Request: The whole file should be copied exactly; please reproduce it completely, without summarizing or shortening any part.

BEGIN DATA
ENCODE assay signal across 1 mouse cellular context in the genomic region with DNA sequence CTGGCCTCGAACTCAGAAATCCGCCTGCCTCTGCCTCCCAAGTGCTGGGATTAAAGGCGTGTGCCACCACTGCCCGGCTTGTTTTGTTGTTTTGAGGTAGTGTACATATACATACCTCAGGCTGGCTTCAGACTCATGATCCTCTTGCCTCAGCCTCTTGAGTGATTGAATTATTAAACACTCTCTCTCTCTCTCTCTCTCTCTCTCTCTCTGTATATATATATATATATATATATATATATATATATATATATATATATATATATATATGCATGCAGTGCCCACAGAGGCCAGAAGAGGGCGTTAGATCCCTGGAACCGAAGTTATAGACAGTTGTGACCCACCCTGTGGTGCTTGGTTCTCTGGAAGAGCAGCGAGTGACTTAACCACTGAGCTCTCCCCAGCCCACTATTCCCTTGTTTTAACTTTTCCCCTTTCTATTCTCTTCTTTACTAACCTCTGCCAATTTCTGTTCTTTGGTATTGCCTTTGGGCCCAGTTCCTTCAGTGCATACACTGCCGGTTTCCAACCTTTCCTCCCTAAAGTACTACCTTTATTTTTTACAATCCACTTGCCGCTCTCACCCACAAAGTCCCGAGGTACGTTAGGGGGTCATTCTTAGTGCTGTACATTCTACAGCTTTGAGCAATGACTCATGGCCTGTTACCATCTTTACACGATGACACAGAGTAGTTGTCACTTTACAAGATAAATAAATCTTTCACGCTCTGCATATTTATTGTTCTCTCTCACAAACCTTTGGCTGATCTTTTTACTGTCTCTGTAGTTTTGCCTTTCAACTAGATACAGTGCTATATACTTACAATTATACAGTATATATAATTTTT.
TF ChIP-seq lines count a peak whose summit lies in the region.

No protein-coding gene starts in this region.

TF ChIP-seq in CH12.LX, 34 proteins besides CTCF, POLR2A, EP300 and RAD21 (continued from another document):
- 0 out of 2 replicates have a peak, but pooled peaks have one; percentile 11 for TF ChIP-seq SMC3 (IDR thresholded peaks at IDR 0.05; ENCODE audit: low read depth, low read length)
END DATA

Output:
ENCODE assay signal across 1 mouse cellular context in the genomic region with DNA sequence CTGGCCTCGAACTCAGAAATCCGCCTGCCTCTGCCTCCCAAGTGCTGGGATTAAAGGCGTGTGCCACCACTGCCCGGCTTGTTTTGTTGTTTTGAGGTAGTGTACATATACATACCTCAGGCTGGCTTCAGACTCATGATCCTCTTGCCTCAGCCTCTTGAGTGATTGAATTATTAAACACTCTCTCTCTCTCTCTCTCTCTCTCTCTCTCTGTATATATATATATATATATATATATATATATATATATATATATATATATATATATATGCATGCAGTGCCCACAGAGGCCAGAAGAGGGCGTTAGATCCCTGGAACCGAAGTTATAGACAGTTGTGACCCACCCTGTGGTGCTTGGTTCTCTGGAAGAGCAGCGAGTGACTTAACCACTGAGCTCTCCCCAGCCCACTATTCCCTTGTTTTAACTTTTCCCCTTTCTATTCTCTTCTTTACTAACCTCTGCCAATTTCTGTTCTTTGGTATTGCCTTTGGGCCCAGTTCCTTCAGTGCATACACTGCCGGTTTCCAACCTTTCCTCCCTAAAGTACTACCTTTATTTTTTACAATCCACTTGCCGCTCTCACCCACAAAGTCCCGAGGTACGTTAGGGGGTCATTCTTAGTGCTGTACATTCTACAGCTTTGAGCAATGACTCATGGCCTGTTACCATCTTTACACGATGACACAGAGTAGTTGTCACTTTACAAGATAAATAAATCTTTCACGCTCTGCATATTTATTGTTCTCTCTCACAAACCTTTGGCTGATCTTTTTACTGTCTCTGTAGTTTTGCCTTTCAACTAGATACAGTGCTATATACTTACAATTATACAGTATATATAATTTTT.
TF ChIP-seq lines count a peak whose summit lies in the region.

No protein-coding gene starts in this region.

TF ChIP-seq in CH12.LX, 34 proteins besides CTCF, POLR2A, EP300 and RAD21 (continued from another document):
- 0 out of 2 replicates have a peak, but pooled peaks have one; percentile 11 for TF ChIP-seq SMC3 (IDR thresholded peaks at IDR 0.05; ENCODE audit: low read depth, low read length)